RE: Any one recommend a good exercise Bike?
hi body4life, i'm a bikeaholic and do 3-5 (30-45minute sessions) a week and have been using an upright exercise bike on and off for 5 years so i know what i'm talking about regarding exercise bikes. here's a few things to take into consideration before spending your cash.........
1. unless you're buying second hand, make sure you get at least a 2 year warranty as things can go wrong with the moving parts. also ask the supplier as to who takes care of their warranty (usually a 3rd party) and then phone that company to make sure that they pay for collection and delivery of your bike, should it need to be fixed at their premises.
2. usually, upright bikes can be very uncomfortable and especially so if you're a big guy. therefore, i strongly advise you to get one with a gel seat and not the usual padded one as that's just asking for a stiff arse.
3. make sure to get one with magnetic resistance.
4. don't worry about getting a bike with hand grip pulse sensors as it means you have to keep your palms in contact with them all the time in order to get a reading. this can prove uncomfortable as you'll want to change hand positions during your workout, especially when the going gets tough. most bikes these days have these sensors (as does mine) but the best way to monitor your heart rate is to get a heart rate monitor watch with chest strap. polar are by far the best that i've used and i've got their cheapest one (Â£40 from argos).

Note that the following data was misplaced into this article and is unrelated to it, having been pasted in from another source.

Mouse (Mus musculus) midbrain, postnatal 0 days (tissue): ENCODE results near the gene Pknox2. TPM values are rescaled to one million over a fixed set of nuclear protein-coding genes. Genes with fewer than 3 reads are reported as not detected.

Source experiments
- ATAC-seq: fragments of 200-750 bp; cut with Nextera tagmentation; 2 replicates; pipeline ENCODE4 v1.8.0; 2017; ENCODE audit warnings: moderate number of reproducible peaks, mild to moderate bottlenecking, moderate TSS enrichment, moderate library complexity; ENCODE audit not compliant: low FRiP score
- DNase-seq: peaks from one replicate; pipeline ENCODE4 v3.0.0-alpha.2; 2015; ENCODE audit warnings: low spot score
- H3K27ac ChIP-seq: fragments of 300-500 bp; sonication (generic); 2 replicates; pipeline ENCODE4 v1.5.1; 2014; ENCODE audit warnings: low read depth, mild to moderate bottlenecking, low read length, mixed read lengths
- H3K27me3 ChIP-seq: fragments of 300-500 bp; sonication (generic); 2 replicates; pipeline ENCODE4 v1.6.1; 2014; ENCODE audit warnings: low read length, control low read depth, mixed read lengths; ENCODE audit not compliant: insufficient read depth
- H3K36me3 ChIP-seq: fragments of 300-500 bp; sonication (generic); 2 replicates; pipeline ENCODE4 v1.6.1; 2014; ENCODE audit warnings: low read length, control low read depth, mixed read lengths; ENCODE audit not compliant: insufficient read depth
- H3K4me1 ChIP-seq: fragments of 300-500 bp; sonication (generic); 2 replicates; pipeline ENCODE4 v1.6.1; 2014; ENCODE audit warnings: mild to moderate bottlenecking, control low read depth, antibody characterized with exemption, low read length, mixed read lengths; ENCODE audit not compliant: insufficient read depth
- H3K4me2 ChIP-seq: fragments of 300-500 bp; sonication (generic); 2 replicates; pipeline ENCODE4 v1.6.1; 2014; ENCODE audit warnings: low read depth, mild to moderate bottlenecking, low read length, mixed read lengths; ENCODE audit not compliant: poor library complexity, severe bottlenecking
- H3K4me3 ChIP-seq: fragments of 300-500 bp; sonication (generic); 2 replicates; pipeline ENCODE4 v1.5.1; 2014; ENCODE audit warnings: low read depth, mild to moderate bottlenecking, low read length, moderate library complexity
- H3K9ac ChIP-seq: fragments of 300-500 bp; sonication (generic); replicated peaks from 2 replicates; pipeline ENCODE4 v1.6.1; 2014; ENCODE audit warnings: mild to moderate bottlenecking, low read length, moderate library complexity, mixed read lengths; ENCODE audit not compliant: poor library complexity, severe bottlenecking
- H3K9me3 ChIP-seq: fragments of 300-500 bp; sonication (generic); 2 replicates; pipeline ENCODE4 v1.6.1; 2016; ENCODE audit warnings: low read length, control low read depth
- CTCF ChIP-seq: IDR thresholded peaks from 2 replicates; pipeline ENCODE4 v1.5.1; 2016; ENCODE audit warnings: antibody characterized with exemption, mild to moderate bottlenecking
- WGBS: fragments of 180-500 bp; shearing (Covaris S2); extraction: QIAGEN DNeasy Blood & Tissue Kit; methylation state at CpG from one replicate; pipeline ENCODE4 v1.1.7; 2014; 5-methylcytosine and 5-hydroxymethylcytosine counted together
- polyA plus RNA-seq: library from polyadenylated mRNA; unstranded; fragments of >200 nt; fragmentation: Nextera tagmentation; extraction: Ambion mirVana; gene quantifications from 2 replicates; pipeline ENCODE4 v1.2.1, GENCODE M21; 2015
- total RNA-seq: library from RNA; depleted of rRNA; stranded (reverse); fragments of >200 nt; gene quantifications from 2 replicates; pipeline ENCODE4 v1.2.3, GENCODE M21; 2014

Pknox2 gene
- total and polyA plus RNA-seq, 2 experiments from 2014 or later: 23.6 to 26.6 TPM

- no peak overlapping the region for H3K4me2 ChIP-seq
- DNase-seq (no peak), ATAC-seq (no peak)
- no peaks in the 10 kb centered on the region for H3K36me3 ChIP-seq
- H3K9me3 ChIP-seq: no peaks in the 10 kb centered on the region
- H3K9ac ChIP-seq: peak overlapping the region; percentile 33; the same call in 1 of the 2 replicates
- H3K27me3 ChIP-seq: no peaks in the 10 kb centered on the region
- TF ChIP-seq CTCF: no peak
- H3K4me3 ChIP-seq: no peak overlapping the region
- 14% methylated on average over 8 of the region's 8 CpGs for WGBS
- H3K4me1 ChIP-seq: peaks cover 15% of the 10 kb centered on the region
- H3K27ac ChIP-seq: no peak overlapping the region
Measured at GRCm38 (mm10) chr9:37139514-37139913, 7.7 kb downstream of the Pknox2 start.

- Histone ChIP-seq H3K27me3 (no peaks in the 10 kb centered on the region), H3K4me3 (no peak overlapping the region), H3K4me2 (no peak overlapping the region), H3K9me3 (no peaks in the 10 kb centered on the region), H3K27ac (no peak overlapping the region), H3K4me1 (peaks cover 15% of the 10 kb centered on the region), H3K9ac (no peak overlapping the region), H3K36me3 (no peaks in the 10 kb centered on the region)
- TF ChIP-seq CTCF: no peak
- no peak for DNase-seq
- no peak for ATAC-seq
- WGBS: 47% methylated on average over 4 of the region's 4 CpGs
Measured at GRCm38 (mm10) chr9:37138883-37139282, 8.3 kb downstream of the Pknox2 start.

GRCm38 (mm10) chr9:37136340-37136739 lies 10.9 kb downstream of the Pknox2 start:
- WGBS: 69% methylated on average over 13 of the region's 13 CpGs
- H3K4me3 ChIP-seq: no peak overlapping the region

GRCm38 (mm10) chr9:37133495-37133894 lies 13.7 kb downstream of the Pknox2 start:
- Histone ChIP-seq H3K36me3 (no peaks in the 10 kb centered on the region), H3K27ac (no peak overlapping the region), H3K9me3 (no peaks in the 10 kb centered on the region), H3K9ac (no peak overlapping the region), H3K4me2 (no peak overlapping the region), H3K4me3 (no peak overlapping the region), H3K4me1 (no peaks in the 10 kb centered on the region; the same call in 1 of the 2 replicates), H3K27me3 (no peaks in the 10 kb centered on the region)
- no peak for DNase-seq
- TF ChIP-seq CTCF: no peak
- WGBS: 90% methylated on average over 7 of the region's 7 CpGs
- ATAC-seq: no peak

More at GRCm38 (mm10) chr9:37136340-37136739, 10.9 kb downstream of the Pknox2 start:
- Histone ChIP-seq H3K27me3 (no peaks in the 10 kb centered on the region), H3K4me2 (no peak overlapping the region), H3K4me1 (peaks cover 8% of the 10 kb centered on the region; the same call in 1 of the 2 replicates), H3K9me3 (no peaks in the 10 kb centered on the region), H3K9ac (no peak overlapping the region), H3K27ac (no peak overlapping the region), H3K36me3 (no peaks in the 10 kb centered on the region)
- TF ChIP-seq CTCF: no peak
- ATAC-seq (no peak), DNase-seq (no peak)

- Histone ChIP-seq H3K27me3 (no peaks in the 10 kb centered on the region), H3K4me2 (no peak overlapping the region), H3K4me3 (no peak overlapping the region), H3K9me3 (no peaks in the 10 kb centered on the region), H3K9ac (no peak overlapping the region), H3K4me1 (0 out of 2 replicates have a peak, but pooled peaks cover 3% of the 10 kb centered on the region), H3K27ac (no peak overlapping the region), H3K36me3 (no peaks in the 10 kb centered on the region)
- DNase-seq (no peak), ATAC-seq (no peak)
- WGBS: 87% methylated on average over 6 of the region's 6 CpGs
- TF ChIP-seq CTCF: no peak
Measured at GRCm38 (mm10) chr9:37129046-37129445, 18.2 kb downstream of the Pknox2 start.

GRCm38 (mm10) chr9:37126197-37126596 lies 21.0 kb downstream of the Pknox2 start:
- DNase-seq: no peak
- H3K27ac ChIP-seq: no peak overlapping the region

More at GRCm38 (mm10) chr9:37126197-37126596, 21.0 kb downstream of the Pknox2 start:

5. further to point#4, in order to monitor your workout (especially high intensity interval training), a hrm watch is paramount. if you use it in conjunction with a well designed hiit program, you can build up some kick ass fitness levels, not to mention the fact that the fat will fly off.
6. further to point#5, when using a bike for fat loss or to improve your fitness level, you don't want to do steady state cycling. high intensity interval training is the way to go. when i first started biking, i used to do steady state but then i realised that by varying the intensity, my workouts were far more effective as steady state meant that my body adjusted to the physical demand and thus burnt less calories. hiit is also better for preserving lean body mass.
7. the workout i do now has been carefully designed by myself and is the optimal way to get the best out of your time on the bike with some serious fat loss and fitness gains. i'll soon start a new thread in the training section describing exactly how it works and how anyone, regardless of fitness levels can make it work for them.
ok, that's all from me. when my bike training routine is up, i'll edit this post and link to it.
i don't have a signature.